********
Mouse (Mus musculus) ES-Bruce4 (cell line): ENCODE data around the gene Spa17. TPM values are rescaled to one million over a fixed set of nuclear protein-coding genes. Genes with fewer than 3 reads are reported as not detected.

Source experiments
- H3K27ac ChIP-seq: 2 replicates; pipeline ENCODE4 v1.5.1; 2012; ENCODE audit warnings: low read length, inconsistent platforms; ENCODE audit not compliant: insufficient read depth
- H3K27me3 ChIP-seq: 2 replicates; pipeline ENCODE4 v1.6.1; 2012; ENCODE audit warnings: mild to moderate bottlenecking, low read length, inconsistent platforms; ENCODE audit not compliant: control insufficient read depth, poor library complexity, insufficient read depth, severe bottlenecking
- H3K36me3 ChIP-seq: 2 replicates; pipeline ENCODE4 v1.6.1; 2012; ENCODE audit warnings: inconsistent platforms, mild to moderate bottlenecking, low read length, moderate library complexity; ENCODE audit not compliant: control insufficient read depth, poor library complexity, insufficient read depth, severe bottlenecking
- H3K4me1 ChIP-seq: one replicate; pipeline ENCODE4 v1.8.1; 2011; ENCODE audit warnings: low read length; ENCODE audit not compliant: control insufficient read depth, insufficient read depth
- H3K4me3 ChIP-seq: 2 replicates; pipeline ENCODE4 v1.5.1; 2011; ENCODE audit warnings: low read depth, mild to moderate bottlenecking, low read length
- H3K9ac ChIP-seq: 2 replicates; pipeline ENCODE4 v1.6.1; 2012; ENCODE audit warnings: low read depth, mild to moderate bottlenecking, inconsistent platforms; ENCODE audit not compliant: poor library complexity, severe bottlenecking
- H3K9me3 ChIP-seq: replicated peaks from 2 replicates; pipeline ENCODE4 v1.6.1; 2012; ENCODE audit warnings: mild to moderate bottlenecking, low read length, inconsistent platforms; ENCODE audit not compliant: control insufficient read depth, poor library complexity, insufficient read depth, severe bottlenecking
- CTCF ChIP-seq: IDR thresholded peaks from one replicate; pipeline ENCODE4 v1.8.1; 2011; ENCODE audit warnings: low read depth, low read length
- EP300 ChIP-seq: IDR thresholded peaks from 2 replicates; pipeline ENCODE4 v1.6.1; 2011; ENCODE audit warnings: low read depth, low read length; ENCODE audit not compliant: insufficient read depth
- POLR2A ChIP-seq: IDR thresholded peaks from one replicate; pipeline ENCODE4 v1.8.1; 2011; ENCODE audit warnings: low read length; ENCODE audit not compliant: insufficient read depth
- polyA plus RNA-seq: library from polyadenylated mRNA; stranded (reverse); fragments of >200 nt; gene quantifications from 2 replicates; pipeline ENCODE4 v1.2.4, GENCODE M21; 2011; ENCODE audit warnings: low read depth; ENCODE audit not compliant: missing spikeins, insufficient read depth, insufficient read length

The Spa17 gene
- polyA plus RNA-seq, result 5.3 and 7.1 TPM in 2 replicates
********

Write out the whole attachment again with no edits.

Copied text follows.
Mouse (Mus musculus) ES-Bruce4 (cell line): ENCODE data around the gene Spa17. TPM values are rescaled to one million over a fixed set of nuclear protein-coding genes. Genes with fewer than 3 reads are reported as not detected.

Source experiments
- H3K27ac ChIP-seq: 2 replicates; pipeline ENCODE4 v1.5.1; 2012; ENCODE audit warnings: low read length, inconsistent platforms; ENCODE audit not compliant: insufficient read depth
- H3K27me3 ChIP-seq: 2 replicates; pipeline ENCODE4 v1.6.1; 2012; ENCODE audit warnings: mild to moderate bottlenecking, low read length, inconsistent platforms; ENCODE audit not compliant: control insufficient read depth, poor library complexity, insufficient read depth, severe bottlenecking
- H3K36me3 ChIP-seq: 2 replicates; pipeline ENCODE4 v1.6.1; 2012; ENCODE audit warnings: inconsistent platforms, mild to moderate bottlenecking, low read length, moderate library complexity; ENCODE audit not compliant: control insufficient read depth, poor library complexity, insufficient read depth, severe bottlenecking
- H3K4me1 ChIP-seq: one replicate; pipeline ENCODE4 v1.8.1; 2011; ENCODE audit warnings: low read length; ENCODE audit not compliant: control insufficient read depth, insufficient read depth
- H3K4me3 ChIP-seq: 2 replicates; pipeline ENCODE4 v1.5.1; 2011; ENCODE audit warnings: low read depth, mild to moderate bottlenecking, low read length
- H3K9ac ChIP-seq: 2 replicates; pipeline ENCODE4 v1.6.1; 2012; ENCODE audit warnings: low read depth, mild to moderate bottlenecking, inconsistent platforms; ENCODE audit not compliant: poor library complexity, severe bottlenecking
- H3K9me3 ChIP-seq: replicated peaks from 2 replicates; pipeline ENCODE4 v1.6.1; 2012; ENCODE audit warnings: mild to moderate bottlenecking, low read length, inconsistent platforms; ENCODE audit not compliant: control insufficient read depth, poor library complexity, insufficient read depth, severe bottlenecking
- CTCF ChIP-seq: IDR thresholded peaks from one replicate; pipeline ENCODE4 v1.8.1; 2011; ENCODE audit warnings: low read depth, low read length
- EP300 ChIP-seq: IDR thresholded peaks from 2 replicates; pipeline ENCODE4 v1.6.1; 2011; ENCODE audit warnings: low read depth, low read length; ENCODE audit not compliant: insufficient read depth
- POLR2A ChIP-seq: IDR thresholded peaks from one replicate; pipeline ENCODE4 v1.8.1; 2011; ENCODE audit warnings: low read length; ENCODE audit not compliant: insufficient read depth
- polyA plus RNA-seq: library from polyadenylated mRNA; stranded (reverse); fragments of >200 nt; gene quantifications from 2 replicates; pipeline ENCODE4 v1.2.4, GENCODE M21; 2011; ENCODE audit warnings: low read depth; ENCODE audit not compliant: missing spikeins, insufficient read depth, insufficient read length

The Spa17 gene
- polyA plus RNA-seq, result 5.3 and 7.1 TPM in 2 replicates